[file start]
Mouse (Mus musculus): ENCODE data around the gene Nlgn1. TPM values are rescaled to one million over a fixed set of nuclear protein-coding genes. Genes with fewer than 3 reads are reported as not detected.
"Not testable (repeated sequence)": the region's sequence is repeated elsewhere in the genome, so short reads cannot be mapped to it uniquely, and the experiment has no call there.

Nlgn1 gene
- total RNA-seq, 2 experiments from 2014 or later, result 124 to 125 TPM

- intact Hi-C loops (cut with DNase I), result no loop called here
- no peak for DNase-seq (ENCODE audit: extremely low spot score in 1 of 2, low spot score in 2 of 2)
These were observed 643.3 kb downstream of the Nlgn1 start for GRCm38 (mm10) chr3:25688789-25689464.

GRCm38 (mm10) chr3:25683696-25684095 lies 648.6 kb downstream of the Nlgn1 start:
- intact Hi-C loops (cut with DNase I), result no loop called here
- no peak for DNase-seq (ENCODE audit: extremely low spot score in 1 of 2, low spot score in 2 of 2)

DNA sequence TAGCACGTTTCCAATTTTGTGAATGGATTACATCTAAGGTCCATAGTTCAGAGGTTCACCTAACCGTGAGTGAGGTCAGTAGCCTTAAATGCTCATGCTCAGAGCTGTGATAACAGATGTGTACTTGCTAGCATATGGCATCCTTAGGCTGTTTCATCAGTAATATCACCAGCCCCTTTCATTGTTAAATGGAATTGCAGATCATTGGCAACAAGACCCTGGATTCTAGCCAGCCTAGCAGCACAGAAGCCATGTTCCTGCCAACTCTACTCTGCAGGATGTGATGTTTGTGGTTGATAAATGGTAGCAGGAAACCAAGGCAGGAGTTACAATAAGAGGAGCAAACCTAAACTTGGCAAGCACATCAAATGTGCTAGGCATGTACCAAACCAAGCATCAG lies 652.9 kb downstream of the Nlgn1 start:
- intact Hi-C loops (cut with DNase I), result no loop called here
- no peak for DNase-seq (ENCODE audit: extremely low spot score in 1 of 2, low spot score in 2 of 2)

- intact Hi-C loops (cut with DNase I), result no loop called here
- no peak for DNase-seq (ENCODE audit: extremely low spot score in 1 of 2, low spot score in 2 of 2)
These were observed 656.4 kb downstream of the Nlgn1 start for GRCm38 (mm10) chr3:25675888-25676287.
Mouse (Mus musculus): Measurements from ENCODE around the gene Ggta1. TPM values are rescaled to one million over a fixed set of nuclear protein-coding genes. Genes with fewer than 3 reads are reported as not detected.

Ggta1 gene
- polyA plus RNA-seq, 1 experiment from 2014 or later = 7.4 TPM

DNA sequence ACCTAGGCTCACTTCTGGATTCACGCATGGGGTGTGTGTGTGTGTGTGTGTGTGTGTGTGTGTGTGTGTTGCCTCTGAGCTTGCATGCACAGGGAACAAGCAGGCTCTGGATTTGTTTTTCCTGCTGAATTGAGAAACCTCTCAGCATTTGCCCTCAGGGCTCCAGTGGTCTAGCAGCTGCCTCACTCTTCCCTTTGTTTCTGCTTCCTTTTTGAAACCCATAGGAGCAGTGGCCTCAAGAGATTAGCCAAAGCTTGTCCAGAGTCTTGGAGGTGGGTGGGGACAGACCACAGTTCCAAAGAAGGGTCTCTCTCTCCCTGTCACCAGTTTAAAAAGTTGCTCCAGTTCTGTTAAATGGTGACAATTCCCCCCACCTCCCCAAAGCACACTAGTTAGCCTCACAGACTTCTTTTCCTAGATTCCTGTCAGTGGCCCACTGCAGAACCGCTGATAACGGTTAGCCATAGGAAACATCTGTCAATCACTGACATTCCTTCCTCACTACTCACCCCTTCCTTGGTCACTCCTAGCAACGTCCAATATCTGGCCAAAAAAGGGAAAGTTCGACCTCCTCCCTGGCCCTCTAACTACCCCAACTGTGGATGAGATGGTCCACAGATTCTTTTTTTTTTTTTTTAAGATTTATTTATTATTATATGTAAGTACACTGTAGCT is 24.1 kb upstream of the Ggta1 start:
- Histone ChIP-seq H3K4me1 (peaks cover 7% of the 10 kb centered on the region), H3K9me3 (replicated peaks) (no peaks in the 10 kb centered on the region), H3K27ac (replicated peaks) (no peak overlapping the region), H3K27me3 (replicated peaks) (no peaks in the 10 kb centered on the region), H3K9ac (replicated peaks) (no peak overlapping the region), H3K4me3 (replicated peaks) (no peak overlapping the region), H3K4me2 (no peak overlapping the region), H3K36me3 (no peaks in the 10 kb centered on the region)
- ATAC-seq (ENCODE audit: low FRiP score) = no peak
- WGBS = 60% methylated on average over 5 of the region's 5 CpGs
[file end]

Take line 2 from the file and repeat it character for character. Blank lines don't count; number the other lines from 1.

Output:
"Not testable (repeated sequence)": the region's sequence is repeated elsewhere in the genome, so short reads cannot be mapped to it uniquely, and the experiment has no call there.